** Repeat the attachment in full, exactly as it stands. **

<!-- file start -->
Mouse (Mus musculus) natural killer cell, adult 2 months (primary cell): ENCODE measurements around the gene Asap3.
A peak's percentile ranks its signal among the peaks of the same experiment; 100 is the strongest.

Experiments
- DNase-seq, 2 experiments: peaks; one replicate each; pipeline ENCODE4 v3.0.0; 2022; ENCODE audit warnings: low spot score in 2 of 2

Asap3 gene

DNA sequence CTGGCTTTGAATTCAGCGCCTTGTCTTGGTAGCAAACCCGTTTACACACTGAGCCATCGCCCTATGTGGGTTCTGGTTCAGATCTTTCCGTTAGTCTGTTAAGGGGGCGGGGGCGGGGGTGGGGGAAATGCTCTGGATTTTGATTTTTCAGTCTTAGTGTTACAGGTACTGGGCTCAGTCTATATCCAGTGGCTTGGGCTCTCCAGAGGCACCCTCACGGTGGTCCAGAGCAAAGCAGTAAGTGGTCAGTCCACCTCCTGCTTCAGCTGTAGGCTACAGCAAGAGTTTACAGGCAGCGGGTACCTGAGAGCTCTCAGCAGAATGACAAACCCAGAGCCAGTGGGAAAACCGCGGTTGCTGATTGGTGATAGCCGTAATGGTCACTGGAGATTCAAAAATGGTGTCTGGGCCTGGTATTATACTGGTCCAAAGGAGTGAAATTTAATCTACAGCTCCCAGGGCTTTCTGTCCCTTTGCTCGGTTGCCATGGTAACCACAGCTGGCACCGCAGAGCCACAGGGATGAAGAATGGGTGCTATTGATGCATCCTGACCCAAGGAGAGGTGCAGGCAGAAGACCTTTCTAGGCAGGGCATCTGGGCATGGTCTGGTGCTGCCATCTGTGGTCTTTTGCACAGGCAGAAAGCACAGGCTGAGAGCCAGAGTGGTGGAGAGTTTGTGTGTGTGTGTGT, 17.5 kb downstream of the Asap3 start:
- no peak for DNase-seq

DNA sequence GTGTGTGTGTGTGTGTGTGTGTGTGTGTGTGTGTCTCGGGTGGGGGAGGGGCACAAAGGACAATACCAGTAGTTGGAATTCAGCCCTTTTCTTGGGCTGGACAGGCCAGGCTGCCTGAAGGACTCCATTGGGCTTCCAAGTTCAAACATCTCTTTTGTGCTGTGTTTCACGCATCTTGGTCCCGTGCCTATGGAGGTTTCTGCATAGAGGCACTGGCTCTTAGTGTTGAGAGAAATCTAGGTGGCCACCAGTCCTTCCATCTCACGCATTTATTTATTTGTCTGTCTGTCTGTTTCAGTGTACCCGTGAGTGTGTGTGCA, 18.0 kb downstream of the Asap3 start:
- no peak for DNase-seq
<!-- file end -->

Mouse (Mus musculus) natural killer cell, adult 2 months (primary cell): ENCODE measurements around the gene Asap3.
A peak's percentile ranks its signal among the peaks of the same experiment; 100 is the strongest.

Experiments
- DNase-seq, 2 experiments: peaks; one replicate each; pipeline ENCODE4 v3.0.0; 2022; ENCODE audit warnings: low spot score in 2 of 2

Asap3 gene

DNA sequence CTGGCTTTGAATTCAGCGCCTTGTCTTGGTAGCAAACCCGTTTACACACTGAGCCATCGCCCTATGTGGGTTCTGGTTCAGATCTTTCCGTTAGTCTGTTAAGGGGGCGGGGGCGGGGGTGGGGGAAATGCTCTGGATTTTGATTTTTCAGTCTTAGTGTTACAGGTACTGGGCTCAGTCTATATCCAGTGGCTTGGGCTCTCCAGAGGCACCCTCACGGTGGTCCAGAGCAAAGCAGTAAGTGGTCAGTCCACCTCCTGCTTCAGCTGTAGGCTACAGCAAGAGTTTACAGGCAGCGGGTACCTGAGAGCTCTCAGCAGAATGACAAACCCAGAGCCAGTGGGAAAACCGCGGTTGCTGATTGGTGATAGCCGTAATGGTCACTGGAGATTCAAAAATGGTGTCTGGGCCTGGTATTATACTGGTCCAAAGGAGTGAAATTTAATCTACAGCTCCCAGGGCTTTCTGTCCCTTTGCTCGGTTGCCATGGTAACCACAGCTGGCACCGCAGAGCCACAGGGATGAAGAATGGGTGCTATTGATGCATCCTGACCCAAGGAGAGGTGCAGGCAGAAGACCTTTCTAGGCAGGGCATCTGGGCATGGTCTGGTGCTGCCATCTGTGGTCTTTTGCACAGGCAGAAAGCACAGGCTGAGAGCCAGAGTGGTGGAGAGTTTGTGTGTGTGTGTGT, 17.5 kb downstream of the Asap3 start:
- no peak for DNase-seq

DNA sequence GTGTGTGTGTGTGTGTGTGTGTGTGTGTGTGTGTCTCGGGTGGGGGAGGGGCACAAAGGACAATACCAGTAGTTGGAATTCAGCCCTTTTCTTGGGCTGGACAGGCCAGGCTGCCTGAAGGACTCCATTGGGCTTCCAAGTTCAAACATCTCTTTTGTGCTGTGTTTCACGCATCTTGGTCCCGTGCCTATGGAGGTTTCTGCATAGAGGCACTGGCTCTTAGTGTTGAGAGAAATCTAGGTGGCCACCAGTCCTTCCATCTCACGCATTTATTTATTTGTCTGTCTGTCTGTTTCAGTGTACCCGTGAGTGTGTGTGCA, 18.0 kb downstream of the Asap3 start:
- no peak for DNase-seq